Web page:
Amur maple USDA PLANTS Symbol: ACGI
U.S. Nativity: Exotic
Habit: Hardwood Trees Shrub or Subshrub
Acer ginnala Maxim.

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Taxonomic Rank: Magnoliopsida: Sapindales: Aceraceae
Native Range: China, Manchuria, Mongolia, Korea, Japan (REHD, BAIL);

Amur maple is a multi-stemmed, tall shrub or small tree, 10-20 ft. (3-6m) tall with opposite, simple leaves. The leaves are 3-lobed, doubly-serrate, 1 ½ -3 in. (3.8-7.6cm) long, and ¾ - 1 ½ in. (1.3-3.8 cm) wide. Flowering occurs in the spring, when small, yellowish-white, fragrant flowers develop in a small panicle. The fruit is a red to brown, double samara. This species prefers moist, well-drained soils in full sun or partial shade. Amur maple is a native of northern Asia and was introduced into the United States as an ornamental around 1860.

Identification, Biology, Control and Management Resources

Selected Images from Invasive.orgView All Images at Invasive.org


Tree(s);
Richard Webb, Self-employed horticulurist, Bugwood.org
Additional Resolutions & Image Usage

Tree(s);
Stacey Leicht, University of Connecticut, Bugwood.org
Additional Resolutions & Image Usage

Foliage;
Stacey Leicht, University of Connecticut, Bugwood.org
Additional Resolutions & Image Usage

Flower(s);
Paul Wray, Iowa State University, Bugwood.org
Additional Resolutions & Image Usage

Fruit(s);
Paul Wray, Iowa State University, Bugwood.org
Additional Resolutions & Image Usage

Foliage;
Paul Wray, Iowa State University, Bugwood.org
Additional Resolutions & Image Usage

Foliage;
Paul Wray, Iowa State University, Bugwood.org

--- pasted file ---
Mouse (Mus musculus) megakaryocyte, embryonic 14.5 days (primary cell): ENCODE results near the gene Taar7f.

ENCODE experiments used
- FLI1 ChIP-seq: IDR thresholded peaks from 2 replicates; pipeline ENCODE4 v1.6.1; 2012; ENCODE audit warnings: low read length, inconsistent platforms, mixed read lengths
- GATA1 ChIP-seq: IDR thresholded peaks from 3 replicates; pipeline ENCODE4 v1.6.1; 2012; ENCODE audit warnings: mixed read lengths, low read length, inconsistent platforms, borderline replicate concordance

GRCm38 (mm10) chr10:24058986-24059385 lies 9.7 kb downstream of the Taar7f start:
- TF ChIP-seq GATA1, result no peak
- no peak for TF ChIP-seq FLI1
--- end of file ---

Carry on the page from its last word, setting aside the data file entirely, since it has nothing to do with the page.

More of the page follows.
Additional Resolutions & Image Usage

Flower(s); formerly named Acer tataricum ssp. ginnala
The Dow Gardens Archive, Dow Gardens, Bugwood.org
Additional Resolutions & Image Usage

Fruit(s);
Leslie J. Mehrhoff, University of Connecticut, Bugwood.org
Additional Resolutions & Image Usage

Flower(s);
Leslie J. Mehrhoff, University of Connecticut, Bugwood.org
Additional Resolutions & Image Usage

Fruit(s);
Steve Hurst, USDA NRCS PLANTS Database, Bugwood.org
Additional Resolutions & Image Usage

Fruit(s);
Leslie J. Mehrhoff, University of Connecticut, Bugwood.org
Additional Resolutions & Image Usage

EDDMapS Distribution:
This map is incomplete and is based only on current site and county level reports made by experts and records obtained from USDA Plants Database. For more information, visit www.eddmaps.org
 


State(s) Where Reported invasive.
Based on state level agency and organization lists of invasive plants from WeedUS database.

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Invasive Listing Sources:
Connecticut Invasive Plant Working Group
Eric Ulaszek, U.S. Forest Service, Midewin National Tallgrass Prairie, Illinois
Faith Campbell, 1998
Hoffman, R. & K. Kearns, Eds. 1997. Wisconsin manual of control recommendations for ecologically invasive plants. Wisconsin Dept. Natural Resources, Bureau of Endangered Resources. Madison, Wisconsin. 102pp.
Missouri Department of Conservation,
Reichard, Sarah. 1994.  Assessing the potential of invasiveness in woody plants introduced in North America. University of Washington Ph.D. dissertation.